Broughton made Lancaster – One of only two still flying – is 70 years old today.
PA474 rolled off the production line at the Vickers Armstrong Broughton factory at Hawarden Airfield on 31 May 1945.
She is one of only two Lancaster aircraft remaining in airworthy condition out of the 7,377 that were built.
70 years young today, Lancaster Mk.I, PA474. pic.twitter.com/ZBRpNkONaS
— RAF BBMF (@RAFBBMF) May 31, 2015
Built just after the war in Europe had come to an end she was prepared for use against the Japanese as part of the ‘Tiger Force’.
The war in the Far East ended before she was deployed and she did not take part in any hostilities.
After coming out of storage PA474 was converted for photo reconnaissance work; modifications for these duties included being stripped back to a bare metal silver finish and the all gun turrets were removed, she was then assigned to aerial survey duties with No 82 Squadron in East and South Africa from September 1948 until February 1952.
On return to the United Kingdom, PA474 was going to be used as a pilotless drone by Flight Refuelling Ltd which would likely have led to her loss.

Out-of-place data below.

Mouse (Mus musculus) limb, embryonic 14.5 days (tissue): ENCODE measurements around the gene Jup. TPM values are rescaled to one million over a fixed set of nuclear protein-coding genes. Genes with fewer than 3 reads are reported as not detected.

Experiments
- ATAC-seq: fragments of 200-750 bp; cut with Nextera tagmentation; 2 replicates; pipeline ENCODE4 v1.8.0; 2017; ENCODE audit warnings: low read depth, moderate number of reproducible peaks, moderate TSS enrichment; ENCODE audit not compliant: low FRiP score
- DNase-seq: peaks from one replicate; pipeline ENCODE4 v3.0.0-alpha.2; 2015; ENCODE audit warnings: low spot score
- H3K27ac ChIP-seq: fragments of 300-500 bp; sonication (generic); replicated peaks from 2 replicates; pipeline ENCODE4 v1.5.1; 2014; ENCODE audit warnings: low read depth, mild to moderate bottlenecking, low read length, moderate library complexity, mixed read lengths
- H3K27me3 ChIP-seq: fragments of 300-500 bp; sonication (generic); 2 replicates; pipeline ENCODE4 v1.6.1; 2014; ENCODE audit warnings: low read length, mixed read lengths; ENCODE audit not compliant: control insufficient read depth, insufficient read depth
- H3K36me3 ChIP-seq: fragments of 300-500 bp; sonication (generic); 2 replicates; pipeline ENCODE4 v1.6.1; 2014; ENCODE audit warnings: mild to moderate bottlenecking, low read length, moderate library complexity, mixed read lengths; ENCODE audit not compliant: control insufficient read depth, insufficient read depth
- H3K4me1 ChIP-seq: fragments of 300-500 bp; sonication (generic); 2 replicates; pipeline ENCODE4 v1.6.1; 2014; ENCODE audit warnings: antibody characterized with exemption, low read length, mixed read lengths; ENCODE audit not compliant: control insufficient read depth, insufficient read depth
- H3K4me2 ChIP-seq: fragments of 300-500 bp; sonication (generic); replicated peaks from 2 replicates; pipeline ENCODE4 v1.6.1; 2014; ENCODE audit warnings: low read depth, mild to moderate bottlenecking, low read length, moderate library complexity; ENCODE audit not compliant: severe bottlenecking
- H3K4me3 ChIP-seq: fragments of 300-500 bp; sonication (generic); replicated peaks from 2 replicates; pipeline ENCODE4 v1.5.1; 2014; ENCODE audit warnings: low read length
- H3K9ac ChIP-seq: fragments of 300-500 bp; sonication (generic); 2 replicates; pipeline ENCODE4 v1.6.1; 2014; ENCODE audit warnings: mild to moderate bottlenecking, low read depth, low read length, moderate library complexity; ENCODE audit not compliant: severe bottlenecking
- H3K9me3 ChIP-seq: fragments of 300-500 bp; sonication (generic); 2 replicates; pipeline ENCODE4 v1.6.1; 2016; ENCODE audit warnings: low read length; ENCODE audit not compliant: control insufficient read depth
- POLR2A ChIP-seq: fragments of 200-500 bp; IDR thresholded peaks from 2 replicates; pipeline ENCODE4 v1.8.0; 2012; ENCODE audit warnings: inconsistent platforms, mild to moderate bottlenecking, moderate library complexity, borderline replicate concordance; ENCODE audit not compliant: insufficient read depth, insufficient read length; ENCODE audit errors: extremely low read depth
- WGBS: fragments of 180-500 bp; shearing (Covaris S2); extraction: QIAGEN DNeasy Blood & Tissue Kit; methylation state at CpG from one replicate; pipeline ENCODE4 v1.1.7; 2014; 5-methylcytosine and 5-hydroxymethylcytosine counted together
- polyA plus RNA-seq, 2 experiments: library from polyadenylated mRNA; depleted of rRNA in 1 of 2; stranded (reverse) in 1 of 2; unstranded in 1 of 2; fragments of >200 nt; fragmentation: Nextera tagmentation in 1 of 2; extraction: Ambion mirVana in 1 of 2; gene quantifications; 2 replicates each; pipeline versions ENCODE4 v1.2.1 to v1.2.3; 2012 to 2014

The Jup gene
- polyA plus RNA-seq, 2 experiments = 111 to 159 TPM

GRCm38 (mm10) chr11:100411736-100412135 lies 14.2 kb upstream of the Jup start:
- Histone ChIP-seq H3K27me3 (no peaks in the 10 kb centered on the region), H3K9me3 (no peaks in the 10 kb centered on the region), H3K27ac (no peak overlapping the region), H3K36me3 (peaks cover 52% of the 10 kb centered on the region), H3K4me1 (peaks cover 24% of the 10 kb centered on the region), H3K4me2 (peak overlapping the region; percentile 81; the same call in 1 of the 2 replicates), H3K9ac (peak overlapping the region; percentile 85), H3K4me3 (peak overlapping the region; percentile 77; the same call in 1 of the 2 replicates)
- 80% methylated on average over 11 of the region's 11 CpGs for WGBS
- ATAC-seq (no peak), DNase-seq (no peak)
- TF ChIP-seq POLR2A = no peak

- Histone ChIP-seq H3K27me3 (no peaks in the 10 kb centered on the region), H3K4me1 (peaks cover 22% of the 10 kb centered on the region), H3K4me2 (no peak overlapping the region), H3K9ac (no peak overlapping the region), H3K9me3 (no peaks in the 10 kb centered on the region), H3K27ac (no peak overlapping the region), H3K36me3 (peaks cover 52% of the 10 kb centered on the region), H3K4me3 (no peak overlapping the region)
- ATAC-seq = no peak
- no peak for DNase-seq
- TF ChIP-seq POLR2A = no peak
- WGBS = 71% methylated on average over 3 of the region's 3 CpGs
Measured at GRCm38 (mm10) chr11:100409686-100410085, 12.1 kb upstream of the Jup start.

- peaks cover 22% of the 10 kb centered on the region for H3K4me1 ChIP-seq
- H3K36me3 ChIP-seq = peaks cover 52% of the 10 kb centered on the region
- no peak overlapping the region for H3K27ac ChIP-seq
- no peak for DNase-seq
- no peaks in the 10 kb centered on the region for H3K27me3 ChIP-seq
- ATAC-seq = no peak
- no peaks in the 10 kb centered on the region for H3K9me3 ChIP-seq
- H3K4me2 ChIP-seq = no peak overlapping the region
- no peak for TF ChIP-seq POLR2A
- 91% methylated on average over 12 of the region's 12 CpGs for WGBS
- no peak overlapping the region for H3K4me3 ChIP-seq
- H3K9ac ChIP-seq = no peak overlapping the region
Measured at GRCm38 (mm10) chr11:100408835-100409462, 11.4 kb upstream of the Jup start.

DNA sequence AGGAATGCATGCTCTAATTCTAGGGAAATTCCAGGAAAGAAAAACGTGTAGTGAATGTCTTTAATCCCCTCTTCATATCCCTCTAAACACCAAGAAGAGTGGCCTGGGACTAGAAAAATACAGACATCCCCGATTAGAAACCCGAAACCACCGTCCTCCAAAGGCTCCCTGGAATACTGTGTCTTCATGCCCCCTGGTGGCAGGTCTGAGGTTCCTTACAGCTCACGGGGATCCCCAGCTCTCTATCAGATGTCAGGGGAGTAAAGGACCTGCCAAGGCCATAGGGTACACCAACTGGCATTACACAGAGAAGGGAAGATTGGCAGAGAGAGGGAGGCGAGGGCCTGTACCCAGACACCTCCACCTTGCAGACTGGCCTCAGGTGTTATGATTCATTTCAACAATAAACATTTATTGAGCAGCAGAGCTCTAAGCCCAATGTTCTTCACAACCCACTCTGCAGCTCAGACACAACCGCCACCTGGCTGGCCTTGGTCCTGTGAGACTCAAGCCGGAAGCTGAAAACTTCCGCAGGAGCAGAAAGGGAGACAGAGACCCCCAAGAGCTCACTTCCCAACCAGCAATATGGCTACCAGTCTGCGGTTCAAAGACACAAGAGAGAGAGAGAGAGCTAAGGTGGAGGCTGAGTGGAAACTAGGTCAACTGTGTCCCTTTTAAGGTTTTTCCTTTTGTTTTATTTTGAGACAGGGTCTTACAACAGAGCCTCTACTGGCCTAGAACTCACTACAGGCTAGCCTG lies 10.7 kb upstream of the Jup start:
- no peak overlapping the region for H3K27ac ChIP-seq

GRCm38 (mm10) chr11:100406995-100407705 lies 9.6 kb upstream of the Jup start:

Fortunately, before the conversion started the Air Ministry decided to use a different type of aircraft for the drone programme.
She was then transferred to the Royal College of Aeronautics at Cranfield where she was used as a trial platform for the testing of various experimental aerofoil sections between 1954 and 1964.
In 1964 PA474 was adopted by the Air Historical Branch with a view to putting the aircraft on display as a static exhibit in the proposed RAF Museum at Hendon.
She was flown to Wroughton where she was painted in a camouflage paint scheme, though without squadron markings, and it was during this period that the aircraft took part in two films, ‘Operation Crossbow’ and ‘The Guns of Navarone’.
Later in 1964, she was moved to RAF Henlow and grounded in preparation for display at the RAF Museum.
In 1965, Wing Commader D’Arcy, the Commanding Officer of 44 Squadron (then flying Vulcans at RAF Waddington) asked permission for PA474 to be transferred into the care of the Squadron.
A restoration programme began on the Lancaster and by 1966 work was progressing well, permission to fly PA474 regularly was granted in 1967, whilst restoration continued.
Feature Image: BBMF/Facebook
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